I do envision a lower budget mentality across the board. From the big studios, all the way down to indie purveyors of entertainment. Ultimately, many studios, including some I’ve worked with, want to make more expensive movies. They want to progress, because if you’ve got more money to spend you don’t need to make as many creative compromises. Making those step ups will be just that little bit harder, because the reluctance to outlay money in the current climate. That being said, the guys at the bottom end, perfecting the art of one week schedules and micro-budgets may just have an advantage over the next few years if they have to remain under a budget ceiling. As those film-makers making films for a million or so see their budgets fall, they’ll find themselves being pushed creatively. The landscape of what you can and can’t put in a film could change. Crowd scenes may be a thing of the past, at least for the next few years, but there again, for the micro-budget film-maker, crowd scenes have always been a no-go for budgetary reasons.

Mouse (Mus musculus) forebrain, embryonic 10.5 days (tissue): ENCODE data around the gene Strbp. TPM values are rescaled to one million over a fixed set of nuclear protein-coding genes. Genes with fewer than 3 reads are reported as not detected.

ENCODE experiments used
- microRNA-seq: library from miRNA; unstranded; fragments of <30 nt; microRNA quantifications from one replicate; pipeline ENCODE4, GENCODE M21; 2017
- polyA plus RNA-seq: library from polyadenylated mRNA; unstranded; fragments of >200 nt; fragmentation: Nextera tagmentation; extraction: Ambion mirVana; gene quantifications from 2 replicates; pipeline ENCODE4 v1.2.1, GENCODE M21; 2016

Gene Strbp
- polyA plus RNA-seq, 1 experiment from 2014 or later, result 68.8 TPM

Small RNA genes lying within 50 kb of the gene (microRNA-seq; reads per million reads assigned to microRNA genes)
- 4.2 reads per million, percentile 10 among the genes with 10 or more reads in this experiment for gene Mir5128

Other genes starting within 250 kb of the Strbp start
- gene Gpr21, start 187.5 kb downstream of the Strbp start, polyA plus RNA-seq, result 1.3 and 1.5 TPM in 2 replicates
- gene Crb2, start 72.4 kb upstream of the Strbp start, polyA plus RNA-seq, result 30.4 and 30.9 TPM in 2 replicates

There’s still plenty of excitement in the business whether you’re involved in the actual making process, or just as an audience member. What happens next, how much money is around and how it is spread across the board will test a lot of people. Film will always be there, and if we see more of a concerted push to have some more character focused films (when there’s less buck for the bang) that could only be a good thing. Importantly, when the next event like this happens (and almost seems an inevitability) then those continuing array of options across home media will be a godsend.
Tom Jolliffe is an award winning screenwriter and passionate cinephile. He has a number of films out on DVD/VOD around the world and several releases due in 2020, including The Witches Of Amityville Academy (starring Emmy winner, Kira Reed Lorsch) and Tooth Fairy: The Root of Evil. Find more info at the best personal site you’ll ever see… https://www.instagram.com/jolliffeproductions/